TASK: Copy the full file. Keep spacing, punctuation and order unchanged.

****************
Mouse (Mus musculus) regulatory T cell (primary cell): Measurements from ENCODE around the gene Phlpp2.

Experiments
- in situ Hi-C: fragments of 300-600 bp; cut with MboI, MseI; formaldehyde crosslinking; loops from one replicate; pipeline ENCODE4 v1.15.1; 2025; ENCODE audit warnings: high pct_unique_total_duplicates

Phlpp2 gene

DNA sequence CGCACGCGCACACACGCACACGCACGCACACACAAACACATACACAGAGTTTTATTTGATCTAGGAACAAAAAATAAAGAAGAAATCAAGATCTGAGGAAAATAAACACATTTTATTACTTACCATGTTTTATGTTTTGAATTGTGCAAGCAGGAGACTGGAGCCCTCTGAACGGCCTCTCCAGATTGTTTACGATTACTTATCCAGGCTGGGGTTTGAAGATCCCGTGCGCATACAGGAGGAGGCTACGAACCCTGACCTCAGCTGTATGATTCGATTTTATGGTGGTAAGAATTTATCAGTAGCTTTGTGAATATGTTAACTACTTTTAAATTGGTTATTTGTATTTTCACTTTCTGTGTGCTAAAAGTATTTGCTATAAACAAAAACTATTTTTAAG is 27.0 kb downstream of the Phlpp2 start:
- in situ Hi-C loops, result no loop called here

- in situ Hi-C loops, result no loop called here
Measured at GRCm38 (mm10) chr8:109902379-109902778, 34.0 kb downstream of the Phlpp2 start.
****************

Mouse (Mus musculus) regulatory T cell (primary cell): Measurements from ENCODE around the gene Phlpp2.

Experiments
- in situ Hi-C: fragments of 300-600 bp; cut with MboI, MseI; formaldehyde crosslinking; loops from one replicate; pipeline ENCODE4 v1.15.1; 2025; ENCODE audit warnings: high pct_unique_total_duplicates

Phlpp2 gene

DNA sequence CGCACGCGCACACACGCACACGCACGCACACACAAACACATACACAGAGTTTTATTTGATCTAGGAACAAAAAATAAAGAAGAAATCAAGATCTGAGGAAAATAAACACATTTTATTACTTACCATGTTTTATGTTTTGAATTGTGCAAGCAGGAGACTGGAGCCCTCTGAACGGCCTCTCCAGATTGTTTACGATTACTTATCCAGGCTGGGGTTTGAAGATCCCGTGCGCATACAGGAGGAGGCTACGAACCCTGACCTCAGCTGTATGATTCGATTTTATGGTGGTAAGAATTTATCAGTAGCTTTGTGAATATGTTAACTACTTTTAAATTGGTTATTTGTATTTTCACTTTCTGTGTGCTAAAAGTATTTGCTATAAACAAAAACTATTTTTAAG is 27.0 kb downstream of the Phlpp2 start:
- in situ Hi-C loops, result no loop called here

- in situ Hi-C loops, result no loop called here
Measured at GRCm38 (mm10) chr8:109902379-109902778, 34.0 kb downstream of the Phlpp2 start.